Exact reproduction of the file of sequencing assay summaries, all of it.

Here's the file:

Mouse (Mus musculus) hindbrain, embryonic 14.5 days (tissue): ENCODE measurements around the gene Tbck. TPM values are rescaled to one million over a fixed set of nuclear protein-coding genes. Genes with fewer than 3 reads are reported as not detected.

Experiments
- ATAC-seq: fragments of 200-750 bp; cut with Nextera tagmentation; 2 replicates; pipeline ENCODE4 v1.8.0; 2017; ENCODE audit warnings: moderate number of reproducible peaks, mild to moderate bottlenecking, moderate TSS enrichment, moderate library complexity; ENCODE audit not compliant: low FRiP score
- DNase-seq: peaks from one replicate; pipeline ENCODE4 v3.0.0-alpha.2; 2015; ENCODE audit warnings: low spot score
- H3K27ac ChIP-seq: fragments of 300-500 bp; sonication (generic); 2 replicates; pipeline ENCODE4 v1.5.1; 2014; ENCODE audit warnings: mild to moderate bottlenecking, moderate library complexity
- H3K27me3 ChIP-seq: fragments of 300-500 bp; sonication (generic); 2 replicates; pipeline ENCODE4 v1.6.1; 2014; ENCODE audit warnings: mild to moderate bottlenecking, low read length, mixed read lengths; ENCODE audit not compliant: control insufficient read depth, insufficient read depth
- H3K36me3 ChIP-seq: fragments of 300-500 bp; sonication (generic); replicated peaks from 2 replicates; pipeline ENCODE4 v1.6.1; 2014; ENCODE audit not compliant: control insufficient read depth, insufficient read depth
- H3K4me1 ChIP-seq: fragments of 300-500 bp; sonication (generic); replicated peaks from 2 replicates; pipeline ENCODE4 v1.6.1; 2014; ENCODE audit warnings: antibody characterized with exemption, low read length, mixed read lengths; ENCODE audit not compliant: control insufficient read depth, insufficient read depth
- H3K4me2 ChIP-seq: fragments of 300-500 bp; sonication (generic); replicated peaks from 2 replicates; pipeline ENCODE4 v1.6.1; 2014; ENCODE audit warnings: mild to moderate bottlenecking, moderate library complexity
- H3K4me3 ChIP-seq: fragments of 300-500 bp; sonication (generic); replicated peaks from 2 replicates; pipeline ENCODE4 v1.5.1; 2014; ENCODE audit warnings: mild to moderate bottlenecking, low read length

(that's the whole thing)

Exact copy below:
Mouse (Mus musculus) hindbrain, embryonic 14.5 days (tissue): ENCODE measurements around the gene Tbck. TPM values are rescaled to one million over a fixed set of nuclear protein-coding genes. Genes with fewer than 3 reads are reported as not detected.

Experiments
- ATAC-seq: fragments of 200-750 bp; cut with Nextera tagmentation; 2 replicates; pipeline ENCODE4 v1.8.0; 2017; ENCODE audit warnings: moderate number of reproducible peaks, mild to moderate bottlenecking, moderate TSS enrichment, moderate library complexity; ENCODE audit not compliant: low FRiP score
- DNase-seq: peaks from one replicate; pipeline ENCODE4 v3.0.0-alpha.2; 2015; ENCODE audit warnings: low spot score
- H3K27ac ChIP-seq: fragments of 300-500 bp; sonication (generic); 2 replicates; pipeline ENCODE4 v1.5.1; 2014; ENCODE audit warnings: mild to moderate bottlenecking, moderate library complexity
- H3K27me3 ChIP-seq: fragments of 300-500 bp; sonication (generic); 2 replicates; pipeline ENCODE4 v1.6.1; 2014; ENCODE audit warnings: mild to moderate bottlenecking, low read length, mixed read lengths; ENCODE audit not compliant: control insufficient read depth, insufficient read depth
- H3K36me3 ChIP-seq: fragments of 300-500 bp; sonication (generic); replicated peaks from 2 replicates; pipeline ENCODE4 v1.6.1; 2014; ENCODE audit not compliant: control insufficient read depth, insufficient read depth
- H3K4me1 ChIP-seq: fragments of 300-500 bp; sonication (generic); replicated peaks from 2 replicates; pipeline ENCODE4 v1.6.1; 2014; ENCODE audit warnings: antibody characterized with exemption, low read length, mixed read lengths; ENCODE audit not compliant: control insufficient read depth, insufficient read depth
- H3K4me2 ChIP-seq: fragments of 300-500 bp; sonication (generic); replicated peaks from 2 replicates; pipeline ENCODE4 v1.6.1; 2014; ENCODE audit warnings: mild to moderate bottlenecking, moderate library complexity
- H3K4me3 ChIP-seq: fragments of 300-500 bp; sonication (generic); replicated peaks from 2 replicates; pipeline ENCODE4 v1.5.1; 2014; ENCODE audit warnings: mild to moderate bottlenecking, low read length